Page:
Amazon Is Selling Trash Supplements And Foods, According To An Investigation By The Wall Street Journal
Amazon accused of selling expired food! The American site CNBC unveiled a survey on October 20, highlighting dozens of dissatisfied customer reviews claiming to have received expired food ordered via the platform of the American giant. To establish this survey, the media also relied on data analysis established by a specialized company. As Business Insider reports, the disputed products include Doritos crisps, dried beef, tea, and baby food. These foods have been the subject of complaints from customers ensuring that they were expired, damaged or even moldy.
According to data gathered by CNBC, 40% of the hundred most popular food products on the Amazon marketplace are offered by companies subject to more than five complaints related to the distribution of expired products. Among the examples cited, lots of portions of organic vegetables for children whose expiration date has been passed according to comments. Infant formula is also said to be released too late, with potentially harmful effects on children. Some cookies were delivered six months after the expiration date. Another example, that of Teavana tea, still offered for sale on Amazon two years after the end of its production by Starbucks.
In an emailed statement to Business Insider, an Amazon spokesperson said the site has put in place "proactive processes to ensure customers receive products with sufficient shelf life". Processes are listed online, but the exact application by Amazon is not known.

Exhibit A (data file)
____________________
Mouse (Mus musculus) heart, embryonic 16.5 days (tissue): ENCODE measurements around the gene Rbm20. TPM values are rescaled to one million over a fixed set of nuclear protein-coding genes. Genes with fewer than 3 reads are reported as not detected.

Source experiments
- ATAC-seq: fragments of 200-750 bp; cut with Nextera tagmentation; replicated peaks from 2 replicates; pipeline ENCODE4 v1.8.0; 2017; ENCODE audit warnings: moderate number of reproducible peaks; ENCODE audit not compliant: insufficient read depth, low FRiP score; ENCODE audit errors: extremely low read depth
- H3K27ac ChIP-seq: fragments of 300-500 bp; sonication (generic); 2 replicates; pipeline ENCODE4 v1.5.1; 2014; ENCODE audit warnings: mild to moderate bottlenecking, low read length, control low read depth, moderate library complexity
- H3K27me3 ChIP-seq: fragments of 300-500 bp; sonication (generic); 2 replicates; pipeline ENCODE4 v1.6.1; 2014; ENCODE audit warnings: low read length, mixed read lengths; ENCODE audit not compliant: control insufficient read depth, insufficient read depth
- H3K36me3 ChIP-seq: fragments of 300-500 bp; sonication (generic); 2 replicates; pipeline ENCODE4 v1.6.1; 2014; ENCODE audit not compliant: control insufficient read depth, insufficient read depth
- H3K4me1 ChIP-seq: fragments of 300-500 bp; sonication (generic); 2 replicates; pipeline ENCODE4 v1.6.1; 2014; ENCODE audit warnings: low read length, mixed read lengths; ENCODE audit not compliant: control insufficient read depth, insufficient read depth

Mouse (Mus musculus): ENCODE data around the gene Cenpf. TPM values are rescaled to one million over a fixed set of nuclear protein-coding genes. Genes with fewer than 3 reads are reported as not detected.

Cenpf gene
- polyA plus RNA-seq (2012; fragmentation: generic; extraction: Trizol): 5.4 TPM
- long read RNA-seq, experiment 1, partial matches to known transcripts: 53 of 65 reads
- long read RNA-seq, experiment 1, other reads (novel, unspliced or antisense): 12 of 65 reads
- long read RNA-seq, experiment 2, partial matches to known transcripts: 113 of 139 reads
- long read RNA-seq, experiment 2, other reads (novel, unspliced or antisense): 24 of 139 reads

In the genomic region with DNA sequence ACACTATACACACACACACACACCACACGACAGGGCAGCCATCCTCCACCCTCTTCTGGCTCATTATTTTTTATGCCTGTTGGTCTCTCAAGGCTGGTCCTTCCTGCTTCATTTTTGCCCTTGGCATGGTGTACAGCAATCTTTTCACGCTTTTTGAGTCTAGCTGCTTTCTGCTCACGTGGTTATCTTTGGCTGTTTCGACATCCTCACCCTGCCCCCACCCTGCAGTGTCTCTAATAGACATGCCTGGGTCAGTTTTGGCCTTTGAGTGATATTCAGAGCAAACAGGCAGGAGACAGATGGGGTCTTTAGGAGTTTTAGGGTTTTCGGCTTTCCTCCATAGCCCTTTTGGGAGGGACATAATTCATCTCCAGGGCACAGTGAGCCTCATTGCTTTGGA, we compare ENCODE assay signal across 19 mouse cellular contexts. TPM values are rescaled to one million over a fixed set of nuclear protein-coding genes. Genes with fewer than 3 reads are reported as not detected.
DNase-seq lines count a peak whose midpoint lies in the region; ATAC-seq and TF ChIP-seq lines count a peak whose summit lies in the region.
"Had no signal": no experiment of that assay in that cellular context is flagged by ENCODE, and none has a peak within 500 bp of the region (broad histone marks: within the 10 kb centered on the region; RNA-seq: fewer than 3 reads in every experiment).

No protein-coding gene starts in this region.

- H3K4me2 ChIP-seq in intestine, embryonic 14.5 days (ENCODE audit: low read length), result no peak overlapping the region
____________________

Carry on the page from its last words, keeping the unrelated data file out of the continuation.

The spokesman assured Business Insider that "if Amazon found a product that did not meet these guidelines, it would be quickly withdrawn from sale". Contacted by CNBC, the American giant claims that the sales of expired products constitute "isolated incidents" which do not require the implementation of new control measures.
You can find almost everything on Amazon. It is even an integral part of Jeff Bezos' strategy. The company, which recently announced its ambition to sell drugs, also allows teachers to sell their lessons. In short, we are now very far from the early e-commerce platform. But it's not all good either. Beyond the classic scams finally, there were also recently expired products that found themselves on sale. Not really reassuring when it comes to baby milk or brownies for example. But, in the food sector, the bad surprises do not stop there.
This is an investigation that was carried out by the Wall Street Journal after reports from several users that food recovered from trash cans was sold on Amazon.
Between freegan and gleaning, the concept of recovering food that would be thrown away when necessary by supermarkets is nothing new. Part of the population eats frequently this way, legally. However, it is the resale part that is the problem.
Journalists were thus able to sell a jar of lemon cream that they had collected outside a supermarket. It was approved for resale through Amazon Prime.
According to the Wall Street Journal, workers inspect these products well when they arrive in warehouses. Or rather they try. But faced with the quantity, it would often be superficial. If there is no rot on top, everything is fine.
While some of these products can be fully compatible with human consumption, they still pose serious health problems. Amazon has promised to investigate what the multinational defines as problems.